By Mindie Burgoyne
Berlin – A Travel Destination Since The Civil War
March 2, 2012 5:00 AM
Town Of Berlin
Berlin is located on the Blue Crab Scenic Byway, a series of connected country roads that link the small towns and water-laced landscapes of the region. Traveling the Byway makes the visitor’s drive to Berlin part of the rich Eastern Shore experience. At the intersection of S. Main and Broad Streets – the very heart of downtown Berlin – the visitor will be awestruck by the town views. Historic, brick commercial buildings — many with interesting Victorian details — line streets that are edged with trees and sidewalks. Because the town buried its power lines along Main Street years ago, there are no telephone wires or poles jumbling the view. Berlin is a walkable town, where history wraps itself around the visitor like a welcoming friend.
The Atlantic Hotel dominates the streetscape in the center of town. This Victorian, 18-room full service hotel has been the anchor at this crossroad since 1895. Fully restored with updated amenities, this regal lady has open porches with rockers that offer a shaded, relaxing view of town activities. All 18 rooms have Victorian period décor, private baths and luxury bedding. The Drummers Café provides fine and casual dining daily, with outdoor seating in season. Within the same block is Rayne’s Reef, a 50s-style diner with good food and homey atmosphere. Around the corner is the historic Globe Theater, now a full-service restaurant and pub with excellent food and a gallery on the second floor. The Globe still has a stage and provides live entertainment and films periodically. The larger than life paintings of early Hollywood movie stars, painted by Maryland artist Patrick Henry that decorate the walls near the stage, are reason enough to take a peek inside the Globe.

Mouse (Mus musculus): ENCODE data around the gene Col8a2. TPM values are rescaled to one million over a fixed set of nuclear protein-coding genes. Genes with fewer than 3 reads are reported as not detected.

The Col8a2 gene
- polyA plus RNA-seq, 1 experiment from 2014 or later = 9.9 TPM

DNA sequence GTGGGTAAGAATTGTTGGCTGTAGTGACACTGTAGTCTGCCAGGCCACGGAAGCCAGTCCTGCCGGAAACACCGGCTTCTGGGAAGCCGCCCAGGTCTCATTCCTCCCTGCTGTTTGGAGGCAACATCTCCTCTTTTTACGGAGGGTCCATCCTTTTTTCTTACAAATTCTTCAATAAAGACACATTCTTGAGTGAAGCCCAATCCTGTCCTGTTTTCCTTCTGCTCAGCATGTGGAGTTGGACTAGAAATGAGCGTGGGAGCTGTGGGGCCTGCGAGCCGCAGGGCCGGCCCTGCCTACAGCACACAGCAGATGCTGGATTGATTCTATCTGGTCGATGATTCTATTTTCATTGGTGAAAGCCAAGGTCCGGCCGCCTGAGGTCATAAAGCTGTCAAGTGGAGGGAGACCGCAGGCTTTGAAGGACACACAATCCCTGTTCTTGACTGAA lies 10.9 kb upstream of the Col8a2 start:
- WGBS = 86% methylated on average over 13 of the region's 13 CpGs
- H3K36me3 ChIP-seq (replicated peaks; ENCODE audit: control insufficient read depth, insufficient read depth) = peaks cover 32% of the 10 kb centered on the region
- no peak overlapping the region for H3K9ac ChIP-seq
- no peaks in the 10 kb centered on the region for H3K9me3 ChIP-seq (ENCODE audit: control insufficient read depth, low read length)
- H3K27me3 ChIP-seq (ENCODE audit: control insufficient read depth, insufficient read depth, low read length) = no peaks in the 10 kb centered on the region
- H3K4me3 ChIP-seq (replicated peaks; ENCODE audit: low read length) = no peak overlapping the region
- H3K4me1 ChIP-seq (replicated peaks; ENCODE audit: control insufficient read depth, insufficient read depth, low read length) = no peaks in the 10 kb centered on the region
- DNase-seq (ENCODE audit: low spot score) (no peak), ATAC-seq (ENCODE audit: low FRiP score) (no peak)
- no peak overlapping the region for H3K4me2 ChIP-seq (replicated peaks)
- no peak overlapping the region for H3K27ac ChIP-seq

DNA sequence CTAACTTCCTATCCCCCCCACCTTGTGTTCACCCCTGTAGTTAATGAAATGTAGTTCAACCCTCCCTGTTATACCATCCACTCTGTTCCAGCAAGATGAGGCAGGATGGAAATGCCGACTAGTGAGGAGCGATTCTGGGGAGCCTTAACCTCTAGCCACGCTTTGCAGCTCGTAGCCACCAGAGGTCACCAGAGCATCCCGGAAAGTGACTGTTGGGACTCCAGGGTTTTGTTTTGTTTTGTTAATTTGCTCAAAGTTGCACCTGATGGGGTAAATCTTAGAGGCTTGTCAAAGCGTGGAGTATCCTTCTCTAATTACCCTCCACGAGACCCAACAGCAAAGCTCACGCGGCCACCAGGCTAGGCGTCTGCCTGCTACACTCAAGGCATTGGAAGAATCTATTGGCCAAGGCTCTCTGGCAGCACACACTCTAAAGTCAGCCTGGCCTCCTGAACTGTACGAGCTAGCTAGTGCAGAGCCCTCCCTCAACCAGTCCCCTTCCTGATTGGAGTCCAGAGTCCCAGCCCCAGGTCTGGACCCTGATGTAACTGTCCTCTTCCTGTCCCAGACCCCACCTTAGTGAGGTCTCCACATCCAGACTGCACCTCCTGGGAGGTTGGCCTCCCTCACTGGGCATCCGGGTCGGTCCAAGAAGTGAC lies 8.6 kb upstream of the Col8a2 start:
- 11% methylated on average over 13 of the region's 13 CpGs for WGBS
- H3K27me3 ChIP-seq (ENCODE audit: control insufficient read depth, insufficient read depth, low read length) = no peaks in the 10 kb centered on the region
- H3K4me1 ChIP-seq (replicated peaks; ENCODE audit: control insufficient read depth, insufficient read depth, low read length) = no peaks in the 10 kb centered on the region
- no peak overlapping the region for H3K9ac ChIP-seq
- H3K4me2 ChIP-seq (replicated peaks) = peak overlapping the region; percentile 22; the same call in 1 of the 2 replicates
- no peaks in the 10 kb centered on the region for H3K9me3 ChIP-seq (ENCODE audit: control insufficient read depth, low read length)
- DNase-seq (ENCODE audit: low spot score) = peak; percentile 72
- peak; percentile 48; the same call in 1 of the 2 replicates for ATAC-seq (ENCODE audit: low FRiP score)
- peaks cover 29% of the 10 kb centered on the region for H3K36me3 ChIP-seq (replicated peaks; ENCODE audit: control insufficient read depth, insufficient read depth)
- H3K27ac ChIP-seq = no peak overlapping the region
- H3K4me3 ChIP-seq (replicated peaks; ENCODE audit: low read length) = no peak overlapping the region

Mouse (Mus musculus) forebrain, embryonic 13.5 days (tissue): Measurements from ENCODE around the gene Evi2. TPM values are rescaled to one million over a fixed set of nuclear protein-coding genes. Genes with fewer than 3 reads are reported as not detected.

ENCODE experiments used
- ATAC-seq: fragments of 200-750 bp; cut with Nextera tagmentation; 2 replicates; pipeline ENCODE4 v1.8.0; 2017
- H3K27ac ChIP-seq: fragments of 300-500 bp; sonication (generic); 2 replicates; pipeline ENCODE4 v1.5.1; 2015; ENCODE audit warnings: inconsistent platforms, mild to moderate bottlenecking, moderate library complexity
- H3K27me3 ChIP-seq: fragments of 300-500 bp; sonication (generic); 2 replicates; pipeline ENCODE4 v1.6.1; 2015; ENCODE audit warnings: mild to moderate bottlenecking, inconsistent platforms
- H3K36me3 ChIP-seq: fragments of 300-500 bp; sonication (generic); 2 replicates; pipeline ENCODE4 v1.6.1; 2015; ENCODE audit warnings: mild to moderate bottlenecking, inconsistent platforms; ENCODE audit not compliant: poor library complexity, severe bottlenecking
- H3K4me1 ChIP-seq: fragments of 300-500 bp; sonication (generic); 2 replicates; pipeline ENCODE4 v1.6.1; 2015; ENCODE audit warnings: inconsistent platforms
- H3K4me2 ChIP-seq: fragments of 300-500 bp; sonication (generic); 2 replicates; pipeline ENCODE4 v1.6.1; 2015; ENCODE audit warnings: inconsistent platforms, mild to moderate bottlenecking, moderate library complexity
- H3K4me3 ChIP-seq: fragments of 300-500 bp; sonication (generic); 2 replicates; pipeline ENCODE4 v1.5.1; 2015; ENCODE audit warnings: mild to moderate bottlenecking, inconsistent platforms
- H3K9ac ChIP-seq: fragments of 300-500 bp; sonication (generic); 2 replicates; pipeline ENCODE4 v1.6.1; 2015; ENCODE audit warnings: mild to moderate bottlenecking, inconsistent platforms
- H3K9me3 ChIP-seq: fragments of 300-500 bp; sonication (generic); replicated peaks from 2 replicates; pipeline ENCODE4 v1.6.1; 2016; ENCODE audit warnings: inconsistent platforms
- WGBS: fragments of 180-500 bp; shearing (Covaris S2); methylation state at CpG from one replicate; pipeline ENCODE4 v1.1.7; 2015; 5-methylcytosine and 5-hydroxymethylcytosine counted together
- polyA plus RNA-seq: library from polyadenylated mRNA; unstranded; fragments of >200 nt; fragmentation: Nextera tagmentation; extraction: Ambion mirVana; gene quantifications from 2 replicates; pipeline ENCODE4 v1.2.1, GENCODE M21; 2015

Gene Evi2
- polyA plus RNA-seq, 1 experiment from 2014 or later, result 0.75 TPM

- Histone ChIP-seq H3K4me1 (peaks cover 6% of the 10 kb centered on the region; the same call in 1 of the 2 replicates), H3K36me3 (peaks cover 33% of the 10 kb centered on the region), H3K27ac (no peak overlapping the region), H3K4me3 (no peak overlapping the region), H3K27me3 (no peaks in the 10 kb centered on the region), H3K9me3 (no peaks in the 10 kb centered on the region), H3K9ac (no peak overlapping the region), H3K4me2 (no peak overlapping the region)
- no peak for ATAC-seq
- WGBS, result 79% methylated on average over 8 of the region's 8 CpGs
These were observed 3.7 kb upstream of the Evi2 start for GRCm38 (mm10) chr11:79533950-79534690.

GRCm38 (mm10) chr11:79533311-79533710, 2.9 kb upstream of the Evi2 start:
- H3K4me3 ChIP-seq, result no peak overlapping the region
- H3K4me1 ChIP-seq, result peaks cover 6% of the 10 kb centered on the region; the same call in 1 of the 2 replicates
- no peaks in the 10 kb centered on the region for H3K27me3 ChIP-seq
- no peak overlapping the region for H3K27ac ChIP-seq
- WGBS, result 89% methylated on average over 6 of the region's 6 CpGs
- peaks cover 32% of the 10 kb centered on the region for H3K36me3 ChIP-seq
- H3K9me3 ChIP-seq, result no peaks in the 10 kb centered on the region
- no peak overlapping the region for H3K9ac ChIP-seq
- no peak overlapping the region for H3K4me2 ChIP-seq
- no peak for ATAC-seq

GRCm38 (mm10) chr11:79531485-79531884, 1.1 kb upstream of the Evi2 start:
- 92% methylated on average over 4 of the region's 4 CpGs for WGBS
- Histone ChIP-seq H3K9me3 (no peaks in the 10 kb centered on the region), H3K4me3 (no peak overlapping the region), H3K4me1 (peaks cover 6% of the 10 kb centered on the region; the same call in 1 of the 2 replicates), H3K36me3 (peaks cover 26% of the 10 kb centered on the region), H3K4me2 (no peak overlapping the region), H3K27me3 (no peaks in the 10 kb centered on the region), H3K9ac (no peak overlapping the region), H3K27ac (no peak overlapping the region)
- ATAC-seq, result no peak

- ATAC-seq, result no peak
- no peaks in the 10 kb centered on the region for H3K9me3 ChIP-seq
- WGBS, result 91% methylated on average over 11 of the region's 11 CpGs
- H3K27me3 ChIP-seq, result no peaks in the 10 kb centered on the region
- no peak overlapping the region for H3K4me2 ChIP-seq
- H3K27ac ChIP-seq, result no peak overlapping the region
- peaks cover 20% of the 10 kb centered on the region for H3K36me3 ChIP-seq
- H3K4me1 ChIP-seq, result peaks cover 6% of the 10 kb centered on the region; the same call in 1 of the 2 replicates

Berlin has 47 structures listed on the National Register of Historic Places. The unique and sometimes ornate residential and commercial architecture makes a simple walk through the town an experience akin to stepping inside a painting. The Calvin B. Taylor Museum located on N. Main Street is a 19th century house museum that exhibits Berlin memorabilia and early Americana artifacts. The Merry Sherwood House, a pre-Civil War Victorian mansion located outside of town, has 8,500 square feet of period furnished rooms for accommodation. The house is situated on a lush plantation with landscaped grounds and formal gardens, and claims to offer guests an experience that will allow them to step back in time.
Berlin is a well-known hub for antique shopping. The antique stores are still popular but are complimented with upscale boutiques, art galleries, and a farmers’ market. Baked Desserts Café and Gallery is home to Berlin’s official dessert, the Original Peach Dumpling. The Main Street Enchanted Tea Room serves tea and pastries on fine china while soothing music plays in the background. Burley Oak Brewing Company has eight of its own brews on tap and offers tours and educational opportunities to learn about brewing craft beers.
If shopping, good food, art galleries and Victorian ambiance weren’t reason enough to visit Berlin, the events are a worthy draw. Monthly Second Friday Art Strolls in the Arts and Entertainment District, the Jazz and Blues Bash in the spring, the Berlin Bathtub Races and Peach Festival in the summer, and the four-day Berlin Fiddlers Convention in the fall all provide a unique downtown experience. For a complete list of Berlin’s events, merchants and attractions, visit the Berlin Chamber of Commerce website.
Mindie Burgoyne is an author, travel writer and tour guide living on the Eastern Shore of Maryland. Her blog, The Travel Hag, shares information on outdoor travel for women. She is the author of Haunted Eastern Shore: Ghostly Tales from East of the Chesapeake.